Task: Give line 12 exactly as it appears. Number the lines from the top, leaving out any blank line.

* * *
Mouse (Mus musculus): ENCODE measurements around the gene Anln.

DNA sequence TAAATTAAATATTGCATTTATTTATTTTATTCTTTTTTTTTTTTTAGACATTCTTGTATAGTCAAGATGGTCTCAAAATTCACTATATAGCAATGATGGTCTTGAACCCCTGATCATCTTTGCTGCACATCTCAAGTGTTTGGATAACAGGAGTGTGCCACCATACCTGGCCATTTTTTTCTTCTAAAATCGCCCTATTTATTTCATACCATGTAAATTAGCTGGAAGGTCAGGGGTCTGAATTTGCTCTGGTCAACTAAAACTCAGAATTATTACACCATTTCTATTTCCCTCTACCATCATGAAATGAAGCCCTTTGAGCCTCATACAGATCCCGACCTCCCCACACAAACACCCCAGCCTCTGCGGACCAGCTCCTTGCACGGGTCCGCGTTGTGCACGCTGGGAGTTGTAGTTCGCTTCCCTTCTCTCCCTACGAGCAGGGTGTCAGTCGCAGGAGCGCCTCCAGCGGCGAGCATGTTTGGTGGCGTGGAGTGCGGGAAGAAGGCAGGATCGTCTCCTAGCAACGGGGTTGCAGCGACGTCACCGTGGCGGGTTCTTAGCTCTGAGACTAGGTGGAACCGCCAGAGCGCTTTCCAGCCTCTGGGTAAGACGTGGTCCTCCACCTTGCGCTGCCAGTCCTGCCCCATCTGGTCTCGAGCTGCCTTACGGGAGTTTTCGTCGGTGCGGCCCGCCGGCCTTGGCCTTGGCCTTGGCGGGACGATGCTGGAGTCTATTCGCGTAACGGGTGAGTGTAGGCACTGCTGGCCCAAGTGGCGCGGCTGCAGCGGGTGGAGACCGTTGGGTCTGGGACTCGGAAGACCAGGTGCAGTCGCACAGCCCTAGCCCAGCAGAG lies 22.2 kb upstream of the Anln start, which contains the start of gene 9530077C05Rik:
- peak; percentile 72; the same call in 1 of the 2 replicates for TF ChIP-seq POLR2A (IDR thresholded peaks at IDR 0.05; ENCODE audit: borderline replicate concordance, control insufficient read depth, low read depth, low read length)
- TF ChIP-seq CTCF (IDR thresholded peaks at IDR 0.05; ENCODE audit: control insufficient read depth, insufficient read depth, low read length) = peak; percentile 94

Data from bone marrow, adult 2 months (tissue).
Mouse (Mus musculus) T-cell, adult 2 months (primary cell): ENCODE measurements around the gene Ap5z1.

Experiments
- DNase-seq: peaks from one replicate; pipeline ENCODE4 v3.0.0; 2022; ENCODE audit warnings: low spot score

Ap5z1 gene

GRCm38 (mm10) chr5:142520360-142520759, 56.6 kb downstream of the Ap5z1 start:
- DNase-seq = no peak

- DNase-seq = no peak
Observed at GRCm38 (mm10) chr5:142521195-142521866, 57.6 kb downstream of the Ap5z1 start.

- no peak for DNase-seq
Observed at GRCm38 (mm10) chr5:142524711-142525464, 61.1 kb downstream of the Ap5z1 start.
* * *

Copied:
- DNase-seq = no peak